imageYahtzee: I don't think you could say by any stretch of the imagination that the Guitar Hero controller is not a 'button controller'. But I get the point that there are some games that are enhanced by a motion control. It's just I've never seen anyone get as lost in Wii Tennis for hours like I do in, say, Silent Hill 2.

The point I suppose we dance around here is that gaming is multifaceted enough that it can cater for a wide range of people with varying ideas of entertainment. Motion controls are akin to playing cricket on the beach with your family at Christmas (in Australia, that is, southern hemisphere lovely weather year round ha ha), while a game like SH2 controlled with button controllers from a prone, inactive, sofa slump position is more like settling down to read a good book. I prefer the latter, and motion controls will never improve that experience. It just won't.

Anyway.

Yes, controllers are complicated enough now that they make it harder for potential new gamers to get into. You can observe this at any time by sitting your mother or spouse or other total non-gamer in front of GTA4 and seeing how well they do. Generally it's a surprise if they can manage to walk down the street without staring at the floor and blowing their own nuts off. Hell, I remember when I first tried using console controllers, having previously gamed on C64, Amiga and PC with joystick, mouse and keyboard, I was tying my thumbs up in knots. Navigating an avatar in 3D space would be disorienting at first even with the world's most intuitive controller.

It could be that this is detrimental and alienates non-gamers, but one could also argue that books alienate people who can't read. Gaming is such a common pastime for young people these days that once the generations above us die off then people who don't game and can't fathom controllers will almost certainly be in a minority. Eventually the ability to game could be just another skill kids have to gather as part of their cultural development, along with reading, telling the time, using the internet, etc. It's a skill that crosses over to the working of vehicles and the many wondrous gadgets of this modern future age. GTA4 was the biggest release of any form of media ever. Gaming is the biggest entertainment industry in the world. It's not in the kind of dire straits that it needs to kowtow to whoever can't keep up. It's your loss if you don't want to take the time to learn, Grandad.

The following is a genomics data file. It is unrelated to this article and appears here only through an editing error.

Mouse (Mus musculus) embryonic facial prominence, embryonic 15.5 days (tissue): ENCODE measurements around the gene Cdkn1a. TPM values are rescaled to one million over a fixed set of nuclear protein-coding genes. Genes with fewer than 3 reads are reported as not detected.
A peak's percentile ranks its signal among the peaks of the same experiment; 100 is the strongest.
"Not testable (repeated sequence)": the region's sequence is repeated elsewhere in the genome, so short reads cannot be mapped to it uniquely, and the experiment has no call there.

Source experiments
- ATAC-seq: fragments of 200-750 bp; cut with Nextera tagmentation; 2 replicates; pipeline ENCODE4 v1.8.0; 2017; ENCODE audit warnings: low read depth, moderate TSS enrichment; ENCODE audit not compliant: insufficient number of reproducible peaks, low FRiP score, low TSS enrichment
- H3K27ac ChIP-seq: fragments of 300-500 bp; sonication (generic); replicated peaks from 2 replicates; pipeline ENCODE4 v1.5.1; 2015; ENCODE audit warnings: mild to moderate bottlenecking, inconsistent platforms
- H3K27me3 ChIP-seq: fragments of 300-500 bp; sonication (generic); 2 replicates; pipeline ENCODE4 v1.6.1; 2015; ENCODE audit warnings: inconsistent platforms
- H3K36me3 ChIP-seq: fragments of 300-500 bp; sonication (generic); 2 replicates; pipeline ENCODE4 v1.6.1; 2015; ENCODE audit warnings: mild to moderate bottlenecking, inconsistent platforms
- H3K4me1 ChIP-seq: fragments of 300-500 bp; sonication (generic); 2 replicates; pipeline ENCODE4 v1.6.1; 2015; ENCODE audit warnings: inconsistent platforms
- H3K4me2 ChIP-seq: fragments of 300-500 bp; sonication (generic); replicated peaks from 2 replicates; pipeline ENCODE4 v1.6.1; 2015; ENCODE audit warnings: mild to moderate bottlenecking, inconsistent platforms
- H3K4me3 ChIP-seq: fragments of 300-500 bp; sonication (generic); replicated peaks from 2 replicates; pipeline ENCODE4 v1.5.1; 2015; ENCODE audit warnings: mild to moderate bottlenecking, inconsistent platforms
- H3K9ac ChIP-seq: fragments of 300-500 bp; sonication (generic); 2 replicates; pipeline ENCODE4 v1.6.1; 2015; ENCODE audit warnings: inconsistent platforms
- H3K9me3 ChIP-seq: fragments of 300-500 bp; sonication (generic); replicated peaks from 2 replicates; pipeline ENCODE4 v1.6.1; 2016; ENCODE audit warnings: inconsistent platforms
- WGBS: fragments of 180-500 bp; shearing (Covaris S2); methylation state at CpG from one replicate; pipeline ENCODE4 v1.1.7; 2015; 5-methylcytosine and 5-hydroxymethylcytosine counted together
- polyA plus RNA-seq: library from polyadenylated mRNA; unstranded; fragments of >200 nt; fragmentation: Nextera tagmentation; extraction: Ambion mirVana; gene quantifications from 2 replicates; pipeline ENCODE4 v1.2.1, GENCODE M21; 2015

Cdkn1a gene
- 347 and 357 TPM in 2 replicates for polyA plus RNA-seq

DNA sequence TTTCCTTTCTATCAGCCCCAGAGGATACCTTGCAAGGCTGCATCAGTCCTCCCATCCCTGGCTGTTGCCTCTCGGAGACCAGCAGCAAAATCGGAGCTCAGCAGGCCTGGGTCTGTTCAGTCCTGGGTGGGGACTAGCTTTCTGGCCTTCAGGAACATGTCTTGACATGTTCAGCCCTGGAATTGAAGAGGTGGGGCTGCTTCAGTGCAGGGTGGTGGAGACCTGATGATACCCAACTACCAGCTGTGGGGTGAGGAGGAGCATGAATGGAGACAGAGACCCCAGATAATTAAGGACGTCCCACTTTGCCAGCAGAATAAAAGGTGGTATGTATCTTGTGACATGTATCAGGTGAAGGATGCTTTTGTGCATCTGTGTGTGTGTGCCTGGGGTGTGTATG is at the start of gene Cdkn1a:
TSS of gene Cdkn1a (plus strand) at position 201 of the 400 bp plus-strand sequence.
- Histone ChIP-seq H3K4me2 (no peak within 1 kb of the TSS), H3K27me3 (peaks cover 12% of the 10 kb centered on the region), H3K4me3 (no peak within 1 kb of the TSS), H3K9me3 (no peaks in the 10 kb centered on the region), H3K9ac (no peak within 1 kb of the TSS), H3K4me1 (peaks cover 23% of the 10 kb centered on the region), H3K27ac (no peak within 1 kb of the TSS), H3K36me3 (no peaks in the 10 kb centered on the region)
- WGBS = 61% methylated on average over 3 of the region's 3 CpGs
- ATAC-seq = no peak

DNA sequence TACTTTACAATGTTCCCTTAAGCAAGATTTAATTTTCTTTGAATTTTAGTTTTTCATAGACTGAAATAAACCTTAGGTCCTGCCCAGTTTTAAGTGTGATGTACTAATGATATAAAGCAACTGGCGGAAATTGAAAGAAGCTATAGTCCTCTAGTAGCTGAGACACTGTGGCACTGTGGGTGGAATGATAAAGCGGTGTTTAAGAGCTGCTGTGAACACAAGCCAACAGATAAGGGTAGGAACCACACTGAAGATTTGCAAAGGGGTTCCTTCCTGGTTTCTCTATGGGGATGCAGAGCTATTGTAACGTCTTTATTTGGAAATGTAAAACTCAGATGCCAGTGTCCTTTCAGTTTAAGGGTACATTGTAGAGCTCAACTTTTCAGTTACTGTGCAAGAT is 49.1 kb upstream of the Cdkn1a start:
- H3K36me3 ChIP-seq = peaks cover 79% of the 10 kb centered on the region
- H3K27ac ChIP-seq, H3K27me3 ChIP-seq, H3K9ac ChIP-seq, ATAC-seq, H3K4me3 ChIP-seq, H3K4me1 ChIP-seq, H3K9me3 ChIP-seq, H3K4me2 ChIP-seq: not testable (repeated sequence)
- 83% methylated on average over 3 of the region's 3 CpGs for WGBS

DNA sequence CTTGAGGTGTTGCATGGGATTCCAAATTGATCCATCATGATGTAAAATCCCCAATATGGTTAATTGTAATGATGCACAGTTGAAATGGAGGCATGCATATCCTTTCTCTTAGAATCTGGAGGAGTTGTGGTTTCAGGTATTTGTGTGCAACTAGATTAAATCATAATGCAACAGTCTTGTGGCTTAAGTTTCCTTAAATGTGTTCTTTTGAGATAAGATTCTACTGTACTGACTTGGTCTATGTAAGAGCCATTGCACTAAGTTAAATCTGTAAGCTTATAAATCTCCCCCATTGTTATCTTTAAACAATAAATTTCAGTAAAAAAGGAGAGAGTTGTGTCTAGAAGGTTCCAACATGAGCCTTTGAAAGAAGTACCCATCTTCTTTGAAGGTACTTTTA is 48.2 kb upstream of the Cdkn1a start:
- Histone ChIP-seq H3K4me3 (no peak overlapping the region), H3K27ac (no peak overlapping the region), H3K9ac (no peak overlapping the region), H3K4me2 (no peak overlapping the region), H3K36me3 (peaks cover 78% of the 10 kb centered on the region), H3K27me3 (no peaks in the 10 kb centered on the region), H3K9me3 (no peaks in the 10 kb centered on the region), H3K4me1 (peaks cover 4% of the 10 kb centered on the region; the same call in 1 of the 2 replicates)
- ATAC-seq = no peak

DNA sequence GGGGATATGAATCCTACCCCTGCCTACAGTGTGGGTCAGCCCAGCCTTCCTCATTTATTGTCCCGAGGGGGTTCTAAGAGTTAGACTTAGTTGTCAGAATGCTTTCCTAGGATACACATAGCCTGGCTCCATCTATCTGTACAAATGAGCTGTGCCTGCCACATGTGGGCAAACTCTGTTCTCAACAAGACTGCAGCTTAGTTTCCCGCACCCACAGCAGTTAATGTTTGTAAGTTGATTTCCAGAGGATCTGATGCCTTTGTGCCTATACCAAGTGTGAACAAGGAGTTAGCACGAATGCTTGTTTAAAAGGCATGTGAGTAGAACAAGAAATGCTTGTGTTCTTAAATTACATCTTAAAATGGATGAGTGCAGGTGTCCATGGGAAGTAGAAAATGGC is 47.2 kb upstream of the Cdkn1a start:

imageMovieBob: Well, yeah... okay, it's a button controller. My point was more that Guitar Hero is more (only?) fun because you get to play it with a silly toy instrument, but you've got me there ;)

I hear you on the "getting lost in _____" thing, though if I may offer a counterpoint: Is it really "fitting" for that level of immersion to be part of the baseline criteria for evaluating a game's worth? I'm not necessarily suggesting YOU'RE doing so, but it IS something I see cropping up in game criticism that's been gnawing at me. We - well, you (Yahtzee) and I anyway, I don't believe James has weighed in on this point specifically - tend to regard it as such because that's how we've generally played games; initially with the torturous memorization-is-the-only-way difficulty curve of the arcades and early-80s PC/Console titles, then the 16 to 64 bit collect-a-thons and now the DLC=immortality era. But if "how much of my life does it consume" is the ultimate criteria, then WE'RE all lightweights and those nuts who let their kids starve to death because they're busy in Farmville are the most "hardcore" gamers who've ever lived...

In any case, true enough i.e. books being alienating to the illiterate; but there's one key difference: There are multiple "reading levels" of books out there, and an OCEAN of materials specifically designed to teach one how to read. Games? Not so much. Even the tutorial mode of most "hardcore" games assumes one is already familiar with the last few years of whatever the genre is, and God forbid the Tutorial isn't 100% skippable or "hardcore" gamers are garaunteed to pitch a fit about it - as though it's inconcievable that people without their specific prior experience might want to play, too. Heck, even if newcomers WANTED to play previous installments and "catch up" they usually can't if they came out on a prior defunct console. This is different from, say, film-fandom where you could basically take yourself to filmschool by going to Blockbuster (or Netflix, now.) Right now, it's both easier and slightly less-expensive to familiarize oneself with comic-book continuity than it is with game-to-game continuity... and that's just sad.

That last part, incidentally, is something I think we'll see the end of once physical media has given way fully to gaming-on-demand - once "all of this" is in The Cloud, there'll be no reason for companies NOT to put their back-catalogues online and rake in the microtransaction cash. That'll be a win-win: Newcomers will have, say, GTA 1 through whatever to take a swing at before they dive into the newest one, and hardcores will benefit from developers being less able to re-press the same game as a "sequel" when the last one is sitting right there online.

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